Tanja Nijmeijer has lost her chance to be granted amnesty, "She is a terrorist who has committed serious crimes," Francisco José Lloreda, the Colombian ambassador to the Netherlands, told Radio Netherlands Worldwide after seeing new video material of the Dutch FARC guerrilla fighter.
Ambassador Lloreda had told RNW before that Nijmeijer was a criminal but, nevertheless, the Colombian government was willing to offer her a way out. Colombia's Vice President Angelino Garzón said last month that she would have nothing to fear if she left the FARC voluntarily. That amnesty offer has now been withdrawn.
After seeing the latest video footage of Tanja, the Colombian ambassador has lost all sympathy for her.
"She confesses to planting bombs in cities and she glorifies terrorism. She is unmoved by the plight of the victims and admits that she herself is a terrorist. She is trying to present a distorted image of the FARC. The fact that she is a foreigner makes no difference: if Tanja is arrested, she will have to answer to the people of Colombia for her crimes and the pain she has caused."
Dutch specialist in international criminal law Geert-Jan Knoops stresses that the offer of amnesty could have been withdrawn at any time by the Colombian courts.
"An amnesty offer can be withdrawn if certain crimes are so serious that they should be prosecuted anyway. This is not only the case in Argentina and Chile, but also in other countries. "
According to Mr Knoops, it's impossible to say how significant Nijmeijer's confession is. "Tanya is not necessarily liable because of her statement that she has planted bombs for the FARC." If it appears that she was coerced into issuing that statement, then the confession has no value.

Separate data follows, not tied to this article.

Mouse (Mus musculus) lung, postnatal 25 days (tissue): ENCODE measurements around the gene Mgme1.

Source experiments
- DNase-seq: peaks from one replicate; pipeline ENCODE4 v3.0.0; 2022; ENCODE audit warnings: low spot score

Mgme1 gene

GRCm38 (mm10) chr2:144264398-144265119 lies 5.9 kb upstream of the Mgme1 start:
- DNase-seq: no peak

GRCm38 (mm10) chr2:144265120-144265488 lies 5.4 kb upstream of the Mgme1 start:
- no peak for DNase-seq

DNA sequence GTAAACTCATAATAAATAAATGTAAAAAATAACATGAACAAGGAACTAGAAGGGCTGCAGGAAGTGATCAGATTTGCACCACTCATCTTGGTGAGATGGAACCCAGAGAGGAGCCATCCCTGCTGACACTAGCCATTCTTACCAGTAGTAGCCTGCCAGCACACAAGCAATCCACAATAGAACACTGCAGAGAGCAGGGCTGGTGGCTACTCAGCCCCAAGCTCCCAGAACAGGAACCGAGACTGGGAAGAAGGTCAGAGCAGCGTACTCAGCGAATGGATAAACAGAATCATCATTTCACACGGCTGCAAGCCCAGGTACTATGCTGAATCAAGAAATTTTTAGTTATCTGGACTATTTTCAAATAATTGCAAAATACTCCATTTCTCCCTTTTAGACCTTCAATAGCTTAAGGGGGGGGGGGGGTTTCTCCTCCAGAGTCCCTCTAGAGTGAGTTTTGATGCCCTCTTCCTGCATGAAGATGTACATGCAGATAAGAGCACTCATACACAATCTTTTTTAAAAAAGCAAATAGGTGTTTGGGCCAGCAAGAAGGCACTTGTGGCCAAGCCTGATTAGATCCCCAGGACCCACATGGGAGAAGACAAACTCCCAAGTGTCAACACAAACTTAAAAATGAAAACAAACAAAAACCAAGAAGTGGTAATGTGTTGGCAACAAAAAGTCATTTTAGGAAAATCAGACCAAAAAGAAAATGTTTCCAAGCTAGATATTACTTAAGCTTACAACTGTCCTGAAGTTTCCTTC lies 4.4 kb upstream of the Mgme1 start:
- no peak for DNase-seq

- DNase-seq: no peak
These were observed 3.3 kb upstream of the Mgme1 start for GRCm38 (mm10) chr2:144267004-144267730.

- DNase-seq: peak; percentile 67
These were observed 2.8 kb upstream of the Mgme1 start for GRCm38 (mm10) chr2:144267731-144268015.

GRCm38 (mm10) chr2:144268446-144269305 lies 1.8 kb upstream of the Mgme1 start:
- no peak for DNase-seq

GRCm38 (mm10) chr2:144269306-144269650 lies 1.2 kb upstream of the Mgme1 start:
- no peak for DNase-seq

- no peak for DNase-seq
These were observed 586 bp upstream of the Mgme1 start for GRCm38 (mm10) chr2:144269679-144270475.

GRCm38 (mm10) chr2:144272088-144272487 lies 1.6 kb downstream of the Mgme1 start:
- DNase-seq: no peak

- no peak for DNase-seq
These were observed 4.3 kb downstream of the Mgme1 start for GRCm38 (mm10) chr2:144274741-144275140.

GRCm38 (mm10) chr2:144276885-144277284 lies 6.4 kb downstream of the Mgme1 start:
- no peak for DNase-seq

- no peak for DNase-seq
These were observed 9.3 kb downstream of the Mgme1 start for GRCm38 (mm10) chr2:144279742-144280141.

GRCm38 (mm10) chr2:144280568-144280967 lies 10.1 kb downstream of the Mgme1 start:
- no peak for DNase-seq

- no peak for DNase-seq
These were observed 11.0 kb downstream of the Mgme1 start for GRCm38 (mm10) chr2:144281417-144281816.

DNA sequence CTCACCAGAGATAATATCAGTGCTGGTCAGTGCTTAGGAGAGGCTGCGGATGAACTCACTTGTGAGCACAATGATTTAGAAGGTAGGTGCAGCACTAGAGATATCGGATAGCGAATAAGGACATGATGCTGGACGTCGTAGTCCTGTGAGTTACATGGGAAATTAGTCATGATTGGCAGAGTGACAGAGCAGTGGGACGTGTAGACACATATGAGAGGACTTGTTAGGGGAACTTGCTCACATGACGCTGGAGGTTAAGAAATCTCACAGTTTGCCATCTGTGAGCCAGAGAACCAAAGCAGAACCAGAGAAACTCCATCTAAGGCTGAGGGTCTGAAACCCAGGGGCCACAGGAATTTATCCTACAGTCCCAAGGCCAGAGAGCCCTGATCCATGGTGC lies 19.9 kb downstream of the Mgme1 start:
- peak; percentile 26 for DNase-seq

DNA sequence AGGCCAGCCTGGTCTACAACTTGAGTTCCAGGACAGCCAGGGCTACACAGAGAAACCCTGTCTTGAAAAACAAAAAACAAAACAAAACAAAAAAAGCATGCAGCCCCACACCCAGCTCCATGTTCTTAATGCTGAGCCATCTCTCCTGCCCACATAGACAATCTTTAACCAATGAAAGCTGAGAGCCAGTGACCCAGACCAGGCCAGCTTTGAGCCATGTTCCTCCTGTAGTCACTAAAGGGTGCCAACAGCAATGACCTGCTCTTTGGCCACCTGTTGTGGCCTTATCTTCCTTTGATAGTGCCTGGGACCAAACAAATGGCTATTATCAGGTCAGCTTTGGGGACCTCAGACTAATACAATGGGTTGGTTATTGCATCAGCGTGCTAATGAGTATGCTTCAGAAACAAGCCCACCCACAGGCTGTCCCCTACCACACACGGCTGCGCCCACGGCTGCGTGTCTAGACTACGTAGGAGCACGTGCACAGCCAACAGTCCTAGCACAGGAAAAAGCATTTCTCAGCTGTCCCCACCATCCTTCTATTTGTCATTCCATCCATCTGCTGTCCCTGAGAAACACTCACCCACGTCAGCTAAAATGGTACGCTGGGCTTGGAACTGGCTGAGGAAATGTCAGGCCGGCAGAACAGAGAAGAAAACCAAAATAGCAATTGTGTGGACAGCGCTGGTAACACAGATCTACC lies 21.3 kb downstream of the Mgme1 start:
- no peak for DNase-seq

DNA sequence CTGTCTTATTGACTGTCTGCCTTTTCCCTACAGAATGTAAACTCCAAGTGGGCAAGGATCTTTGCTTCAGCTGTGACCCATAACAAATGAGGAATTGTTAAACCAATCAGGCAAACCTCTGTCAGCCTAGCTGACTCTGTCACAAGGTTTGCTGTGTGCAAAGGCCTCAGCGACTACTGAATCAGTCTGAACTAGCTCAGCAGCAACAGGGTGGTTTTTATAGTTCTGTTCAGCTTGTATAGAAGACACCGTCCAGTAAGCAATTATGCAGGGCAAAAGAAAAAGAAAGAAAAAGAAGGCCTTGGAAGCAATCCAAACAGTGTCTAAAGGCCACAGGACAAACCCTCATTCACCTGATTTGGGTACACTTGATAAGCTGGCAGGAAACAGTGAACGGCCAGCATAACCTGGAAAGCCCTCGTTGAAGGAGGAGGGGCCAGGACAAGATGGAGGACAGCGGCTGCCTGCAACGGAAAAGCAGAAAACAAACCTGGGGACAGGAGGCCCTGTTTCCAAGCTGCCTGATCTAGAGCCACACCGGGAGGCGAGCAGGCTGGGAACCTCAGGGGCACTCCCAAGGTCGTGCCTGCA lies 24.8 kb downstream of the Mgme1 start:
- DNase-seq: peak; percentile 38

If it is established that the statement was made voluntarily, then the overall story must still be considered, says Mr Knoops. First, it must be determined whether Tanja's statements are consistent with the objective facts, as he explains: "That means, for example, in this case, there must be a specification of what buses and companies were attacked. Information that the suspect has given must not already be in the public domain."
The Dutch government's position remains unchanged. The Hague says she has freely chosen the life she is leading, she is responsible for her own actions and must therefore accept the consequences.
Ultimately, the Colombian authorities must determine her guilt or innocence, says the foreign affairs ministry: "It is a general principle of international law that a crime committed in the Netherlands is prosecuted in the Netherlands. A crime that was committed in Colombia is prosecuted in Colombia".
If Tanja Nijmeijer is arrested, she will have the right to consular assistance, just like every other Dutch citizen.